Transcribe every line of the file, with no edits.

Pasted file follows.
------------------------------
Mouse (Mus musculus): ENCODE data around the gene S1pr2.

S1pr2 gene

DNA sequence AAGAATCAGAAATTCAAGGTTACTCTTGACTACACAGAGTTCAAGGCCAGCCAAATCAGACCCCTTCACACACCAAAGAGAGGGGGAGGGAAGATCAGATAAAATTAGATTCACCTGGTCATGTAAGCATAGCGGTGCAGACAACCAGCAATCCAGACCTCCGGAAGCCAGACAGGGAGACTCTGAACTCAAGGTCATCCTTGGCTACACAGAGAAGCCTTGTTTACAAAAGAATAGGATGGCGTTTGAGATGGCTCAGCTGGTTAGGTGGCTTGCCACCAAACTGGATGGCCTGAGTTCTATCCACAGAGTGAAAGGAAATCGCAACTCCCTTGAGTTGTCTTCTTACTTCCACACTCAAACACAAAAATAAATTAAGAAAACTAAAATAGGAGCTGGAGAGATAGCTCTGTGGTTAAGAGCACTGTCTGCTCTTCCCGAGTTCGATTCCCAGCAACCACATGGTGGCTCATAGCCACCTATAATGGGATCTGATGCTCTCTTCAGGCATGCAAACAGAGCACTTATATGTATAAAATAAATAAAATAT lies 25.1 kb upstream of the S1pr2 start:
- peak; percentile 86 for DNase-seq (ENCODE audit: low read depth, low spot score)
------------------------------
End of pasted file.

Mouse (Mus musculus): ENCODE data around the gene S1pr2.

S1pr2 gene

DNA sequence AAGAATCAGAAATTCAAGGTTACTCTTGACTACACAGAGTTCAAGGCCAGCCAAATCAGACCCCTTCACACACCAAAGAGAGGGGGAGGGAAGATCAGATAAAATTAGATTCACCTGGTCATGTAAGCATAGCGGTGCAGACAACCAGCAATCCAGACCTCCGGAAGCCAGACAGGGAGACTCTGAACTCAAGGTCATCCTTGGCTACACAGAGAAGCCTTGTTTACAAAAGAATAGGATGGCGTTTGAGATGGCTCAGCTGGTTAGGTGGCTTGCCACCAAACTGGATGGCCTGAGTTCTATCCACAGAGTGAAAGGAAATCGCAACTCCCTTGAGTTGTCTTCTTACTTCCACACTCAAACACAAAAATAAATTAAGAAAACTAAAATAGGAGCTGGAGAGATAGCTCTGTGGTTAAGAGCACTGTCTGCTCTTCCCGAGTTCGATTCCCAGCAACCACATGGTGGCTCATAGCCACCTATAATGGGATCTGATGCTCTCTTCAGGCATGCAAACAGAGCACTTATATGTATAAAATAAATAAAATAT lies 25.1 kb upstream of the S1pr2 start:
- peak; percentile 86 for DNase-seq (ENCODE audit: low read depth, low spot score)